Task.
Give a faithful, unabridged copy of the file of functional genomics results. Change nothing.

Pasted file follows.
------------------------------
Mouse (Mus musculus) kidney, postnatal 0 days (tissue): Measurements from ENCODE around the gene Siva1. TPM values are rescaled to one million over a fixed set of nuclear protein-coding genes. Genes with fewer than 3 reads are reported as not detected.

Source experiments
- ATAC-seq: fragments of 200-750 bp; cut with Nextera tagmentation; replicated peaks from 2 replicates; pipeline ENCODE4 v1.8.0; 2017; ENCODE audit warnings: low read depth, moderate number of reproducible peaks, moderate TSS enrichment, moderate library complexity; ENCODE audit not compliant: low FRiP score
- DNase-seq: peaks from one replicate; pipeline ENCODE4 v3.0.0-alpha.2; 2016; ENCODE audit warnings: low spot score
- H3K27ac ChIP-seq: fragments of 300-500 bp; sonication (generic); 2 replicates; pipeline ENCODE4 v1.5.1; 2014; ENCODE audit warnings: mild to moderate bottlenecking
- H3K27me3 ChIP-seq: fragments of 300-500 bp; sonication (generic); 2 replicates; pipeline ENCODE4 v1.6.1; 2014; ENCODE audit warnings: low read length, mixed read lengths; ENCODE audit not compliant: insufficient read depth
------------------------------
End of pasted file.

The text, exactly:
Mouse (Mus musculus) kidney, postnatal 0 days (tissue): Measurements from ENCODE around the gene Siva1. TPM values are rescaled to one million over a fixed set of nuclear protein-coding genes. Genes with fewer than 3 reads are reported as not detected.

Source experiments
- ATAC-seq: fragments of 200-750 bp; cut with Nextera tagmentation; replicated peaks from 2 replicates; pipeline ENCODE4 v1.8.0; 2017; ENCODE audit warnings: low read depth, moderate number of reproducible peaks, moderate TSS enrichment, moderate library complexity; ENCODE audit not compliant: low FRiP score
- DNase-seq: peaks from one replicate; pipeline ENCODE4 v3.0.0-alpha.2; 2016; ENCODE audit warnings: low spot score
- H3K27ac ChIP-seq: fragments of 300-500 bp; sonication (generic); 2 replicates; pipeline ENCODE4 v1.5.1; 2014; ENCODE audit warnings: mild to moderate bottlenecking
- H3K27me3 ChIP-seq: fragments of 300-500 bp; sonication (generic); 2 replicates; pipeline ENCODE4 v1.6.1; 2014; ENCODE audit warnings: low read length, mixed read lengths; ENCODE audit not compliant: insufficient read depth